“whose best interest does the procurement industry press serve . . . the solution providers or the procurement professional? You cannot serve both.”
Or here’s another way to look at the dynamics of such relationships:“whose best interests do procurement professionals serve . . . the suppliers who serve our business customers, or our business customers whom we serve?”
The above comment from one reader confirmed why we need more voices in the procurement world, if for no other reason than to expand the horizons of both our individual and collective perceptions.
Personally I like the reader’s comment, as it introduces a new way of looking at the question regarding the influence that service providers have on how the media covers our industry.
So, now that the idea presented above has been tabled, what are my thoughts?
In terms of drawing a parallel with the relationship between solution providers and procurement professionals, I would equate business customers with the service providers, and the suppliers with the procurement pros.
While the interests of suppliers are very important, when push comes to shove, they have traditionally taken a back seat to the interests of the business customers.
Think about procurement’s attitude towards suppliers over the years. Specifically, the adversarial nature of negotiating to win. Achieving the lowest price – even if it was at the expense of the supplier, was the mindset with which most purchasing people had (and in many cases still do) approach their job.
I remember sitting in on a presentation by Kate Vitasek, who talked about her years at Microsoft. During the presentation, Kate indicated that her performance and financial remuneration was based on her ability to continually drive down the pricing she received from suppliers.
All of this of course was to serve the better interests of the customer . . . the ones who ultimately generated revenue for the company.
When it comes to the media and the procurement industry, who pays the bills?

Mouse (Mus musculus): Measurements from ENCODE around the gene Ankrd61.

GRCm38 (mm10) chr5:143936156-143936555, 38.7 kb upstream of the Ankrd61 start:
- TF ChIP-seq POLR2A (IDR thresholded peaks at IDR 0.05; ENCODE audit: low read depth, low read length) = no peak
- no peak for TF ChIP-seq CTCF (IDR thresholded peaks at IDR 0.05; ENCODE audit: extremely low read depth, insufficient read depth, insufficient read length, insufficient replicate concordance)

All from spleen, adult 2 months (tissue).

For example, how much revenue does a blog such as a Spend Matters generate from non-service provider clients? Or to put it another way, if they lost all of their revenue from service providers, would they be able to sustain their business model? This same question goes for any blog.
Considering this question from the standpoint of analyst firms such as Gartner is a little more complex, given the breakdown of their revenue streams.
It is safe to say that there is little if any doubt that the empirical perception that these firms are highly influenced by service providers has, at least to a certain degree, diminished the value of their insights in the eyes of some. However, and based upon a discussion stream in Quora which asked How much influence do Forrester and Gartner reports have on purchasing decisions?, it is also reasonable to assume that others rely heavily on what the analyst firms have to say.
Personally – and yes empirically speaking, I have always believed that within the procurement sector, service providers have a good deal of influence over analyst firm coverage.
Generally speaking, I am not alone in this belief. The response to my January 7th, 2011 post Madison Avenue ooops . . . make that Gartner, names Oracle as a leader in supply chain planning, provides testimony to that fact.
This being said, I think it is time for me to do an investigative report on the state of the analyst business – including inviting representatives from Gartner and Forrester on my radio show. I will keep you posted.
Coming back to what prompted today’s post, at the end of the day I do believe that you have to follow the money in terms of filtering the information you receive.
What do you think?